Main Street was initially recognised in two parts, a southern section emerging as Town Street. It was along this longer section, stretching further northward from the Market area up to the Top End Farm, that initially became residentially favoured when first found mapped 1805. Several branching Yards crammed in more worker cottages, but 20th century roadside terracing replaced most of the slum cleared properties. Dividing this section between west and east lining properties simply enables presenting coverage along full length.
The Tesco store opened 2011 by quickly transforming The Workpeoples Inn. Robert Wright first opened this beer house by combining their grander styled family houses, once fronting Wright's Yard terraced properties.
Kath Wright retired from her family butchers shop in 2003. Its 2013 sale saw no significant frontal changes made since brothers Edward and George began individually selling pork and beef through adjoining windows.
Swanson Avenue replaced entrance into Pilsworth Yard, On left bottom corner adjoining Wrights butchers, J Martin fronts his 1945 cobblers shop, which did also rather modestly home the related Bradshaw family.
A more recent detached residence has cornered right bottom of Swanson Avenue. Aside that stands slightly earlier semidetached properties covering past site holding historic significance. This Main Street plot is where a newly styled Free Wesleyan Church erected a chapel 1856, adjacent later Club Yard entrance. As the United Methodist Free Church, they moved into a newly built larger Sherwood Street chapel in 1884.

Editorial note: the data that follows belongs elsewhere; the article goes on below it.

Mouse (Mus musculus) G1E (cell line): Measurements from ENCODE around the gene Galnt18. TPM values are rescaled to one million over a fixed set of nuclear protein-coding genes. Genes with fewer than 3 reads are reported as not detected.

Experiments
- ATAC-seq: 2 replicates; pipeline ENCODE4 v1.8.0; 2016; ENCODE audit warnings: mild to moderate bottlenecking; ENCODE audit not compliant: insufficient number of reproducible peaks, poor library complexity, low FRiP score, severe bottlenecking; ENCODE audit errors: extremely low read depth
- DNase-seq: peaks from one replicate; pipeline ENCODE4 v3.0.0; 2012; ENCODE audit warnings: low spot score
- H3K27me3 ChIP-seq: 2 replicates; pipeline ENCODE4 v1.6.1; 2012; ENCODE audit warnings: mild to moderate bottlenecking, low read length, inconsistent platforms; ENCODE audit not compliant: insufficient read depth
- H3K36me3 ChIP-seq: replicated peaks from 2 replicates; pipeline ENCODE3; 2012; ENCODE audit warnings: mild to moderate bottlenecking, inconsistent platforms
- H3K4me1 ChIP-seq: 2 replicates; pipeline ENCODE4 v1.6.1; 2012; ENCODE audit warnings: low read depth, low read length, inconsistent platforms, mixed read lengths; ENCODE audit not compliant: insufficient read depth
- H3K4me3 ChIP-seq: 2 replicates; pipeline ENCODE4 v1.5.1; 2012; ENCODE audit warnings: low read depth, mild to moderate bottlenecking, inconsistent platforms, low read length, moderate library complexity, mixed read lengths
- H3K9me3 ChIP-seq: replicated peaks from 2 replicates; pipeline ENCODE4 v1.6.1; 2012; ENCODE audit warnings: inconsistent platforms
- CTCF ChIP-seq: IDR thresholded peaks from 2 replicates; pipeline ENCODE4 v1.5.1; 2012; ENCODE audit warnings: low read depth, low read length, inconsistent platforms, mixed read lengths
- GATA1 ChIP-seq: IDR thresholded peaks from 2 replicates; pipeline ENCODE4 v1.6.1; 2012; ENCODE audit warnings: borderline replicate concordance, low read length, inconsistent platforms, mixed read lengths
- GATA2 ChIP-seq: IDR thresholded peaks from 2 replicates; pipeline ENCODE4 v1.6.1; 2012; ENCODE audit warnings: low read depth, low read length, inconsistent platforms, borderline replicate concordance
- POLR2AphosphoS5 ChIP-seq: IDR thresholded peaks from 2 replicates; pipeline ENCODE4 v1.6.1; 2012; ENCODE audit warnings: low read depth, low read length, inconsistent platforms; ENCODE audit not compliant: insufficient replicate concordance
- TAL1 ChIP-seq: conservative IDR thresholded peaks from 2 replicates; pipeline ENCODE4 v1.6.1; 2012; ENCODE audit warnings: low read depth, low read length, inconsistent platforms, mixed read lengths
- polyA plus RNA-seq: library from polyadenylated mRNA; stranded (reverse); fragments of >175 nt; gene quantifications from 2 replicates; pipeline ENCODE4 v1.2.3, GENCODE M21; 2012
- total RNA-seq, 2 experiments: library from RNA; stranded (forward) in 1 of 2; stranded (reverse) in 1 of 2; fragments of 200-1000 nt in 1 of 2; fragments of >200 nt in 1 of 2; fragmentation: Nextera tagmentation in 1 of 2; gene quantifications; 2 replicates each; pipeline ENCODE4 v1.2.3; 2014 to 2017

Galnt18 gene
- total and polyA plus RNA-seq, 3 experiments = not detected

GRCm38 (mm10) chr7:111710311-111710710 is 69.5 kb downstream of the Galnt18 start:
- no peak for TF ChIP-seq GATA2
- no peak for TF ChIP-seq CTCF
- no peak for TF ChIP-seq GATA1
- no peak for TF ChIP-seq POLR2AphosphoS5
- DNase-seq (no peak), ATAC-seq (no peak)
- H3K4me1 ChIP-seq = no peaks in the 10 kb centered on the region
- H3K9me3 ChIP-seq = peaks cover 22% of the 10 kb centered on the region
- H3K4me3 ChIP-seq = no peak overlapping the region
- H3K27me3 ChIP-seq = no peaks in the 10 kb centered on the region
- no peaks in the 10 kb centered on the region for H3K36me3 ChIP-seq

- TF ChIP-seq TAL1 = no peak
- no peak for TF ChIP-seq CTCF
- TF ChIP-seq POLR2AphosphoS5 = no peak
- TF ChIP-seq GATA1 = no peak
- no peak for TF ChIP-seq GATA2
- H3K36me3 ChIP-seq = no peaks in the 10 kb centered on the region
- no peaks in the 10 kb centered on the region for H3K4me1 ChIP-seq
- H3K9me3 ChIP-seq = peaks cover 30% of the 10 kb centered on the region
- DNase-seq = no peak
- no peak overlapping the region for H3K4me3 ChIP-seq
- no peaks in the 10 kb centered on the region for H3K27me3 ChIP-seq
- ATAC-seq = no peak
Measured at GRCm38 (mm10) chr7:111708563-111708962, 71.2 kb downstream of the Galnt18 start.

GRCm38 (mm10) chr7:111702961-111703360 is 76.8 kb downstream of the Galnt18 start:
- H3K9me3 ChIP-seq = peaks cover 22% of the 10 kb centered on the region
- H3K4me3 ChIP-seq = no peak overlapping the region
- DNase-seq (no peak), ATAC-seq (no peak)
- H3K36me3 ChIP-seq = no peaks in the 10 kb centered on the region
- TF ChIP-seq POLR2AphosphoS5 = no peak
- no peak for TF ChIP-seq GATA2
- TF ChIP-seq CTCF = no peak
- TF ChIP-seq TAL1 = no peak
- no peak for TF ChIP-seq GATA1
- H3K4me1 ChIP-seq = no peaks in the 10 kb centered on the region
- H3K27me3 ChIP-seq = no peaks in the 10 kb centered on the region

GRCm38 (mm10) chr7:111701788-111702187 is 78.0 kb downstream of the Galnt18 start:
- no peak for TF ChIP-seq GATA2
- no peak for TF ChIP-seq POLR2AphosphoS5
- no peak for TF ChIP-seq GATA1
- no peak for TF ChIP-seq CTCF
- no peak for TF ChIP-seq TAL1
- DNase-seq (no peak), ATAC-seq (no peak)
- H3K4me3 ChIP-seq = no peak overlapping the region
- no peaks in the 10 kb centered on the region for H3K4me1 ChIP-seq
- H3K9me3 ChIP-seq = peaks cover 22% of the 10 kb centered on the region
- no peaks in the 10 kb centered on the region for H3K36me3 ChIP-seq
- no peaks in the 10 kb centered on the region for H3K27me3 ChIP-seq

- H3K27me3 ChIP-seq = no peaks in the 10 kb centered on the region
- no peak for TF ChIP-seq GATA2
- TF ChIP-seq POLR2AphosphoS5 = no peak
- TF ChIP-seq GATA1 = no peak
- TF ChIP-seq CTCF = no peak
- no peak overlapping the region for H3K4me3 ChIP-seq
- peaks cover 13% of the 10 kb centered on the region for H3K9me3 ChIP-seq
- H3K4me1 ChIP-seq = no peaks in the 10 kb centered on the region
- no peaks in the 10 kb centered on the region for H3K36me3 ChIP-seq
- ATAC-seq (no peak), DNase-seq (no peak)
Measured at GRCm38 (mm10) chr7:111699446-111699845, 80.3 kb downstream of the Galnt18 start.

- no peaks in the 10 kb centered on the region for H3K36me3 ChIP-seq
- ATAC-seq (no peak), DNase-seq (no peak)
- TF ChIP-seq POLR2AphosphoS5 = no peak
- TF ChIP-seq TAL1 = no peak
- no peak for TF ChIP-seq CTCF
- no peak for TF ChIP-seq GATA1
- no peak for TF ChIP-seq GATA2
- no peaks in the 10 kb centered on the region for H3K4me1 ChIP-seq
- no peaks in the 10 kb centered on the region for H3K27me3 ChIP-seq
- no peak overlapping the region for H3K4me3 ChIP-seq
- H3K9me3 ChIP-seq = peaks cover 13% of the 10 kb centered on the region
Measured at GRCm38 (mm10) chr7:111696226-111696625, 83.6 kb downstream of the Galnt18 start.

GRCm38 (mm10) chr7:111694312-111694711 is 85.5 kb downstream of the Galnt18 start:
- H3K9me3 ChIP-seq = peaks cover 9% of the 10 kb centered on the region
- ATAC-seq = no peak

"Gem" picture palace then took over the Main Street chapel, introducing Hucknall Huthwaite to a piano accompanied silver screen run by Mr and Mrs Brown. That enterprise was short lived, even less so when seven actors next ran a live theater renamed "Kosy Korner". The old building last serviced a bus garage.
The left property originally began Marshall's news agent, shown here after relocating their Harper Terrace shop. Closed during my lifetime, prior to which, next door had been shopped by boot dealer A Daffin
Two 1960's houses stand back facing down Sherwood Street, replacing entrance into the Swan Yard pub. The next block of terraces hides smaller entry into Sampsons Yard. They may well commonly date around time 1910 stone displayed above Ebenezer House. A former butchers shop window lastly run by Sweetmore.
The footpath walked to school alongside Adlingtons waste farmland witnessed two major developments. Croft court flat complex was opened 1976. Then totally cleared by 2002, it made way for 2011 Main Street housing.
Although removed of poor 18th century and later built yard slums, top end of Main Street now presents a full timescale of residential developments. Aside 2011 completions, a pair of older cottages may date from mid 19th century, between a 1960's residence seeing constant state of construction, until only recently finally completed by new owners. Cornering Barker Street are more familiar replacement 1900 styled properties.
William Keeling last kept a shop cornering Barker Street. Beyond that, compared during 2010 transformation stood the White Lion, which reopened March 2013 into the new Golf Club house. Further on still stands Top End farm, the road since extending into Brierley Forest Golf Course, established sometime around 1990.
Written 25 Jan 13 Revised 22 Sep 15 © by Gary Elliott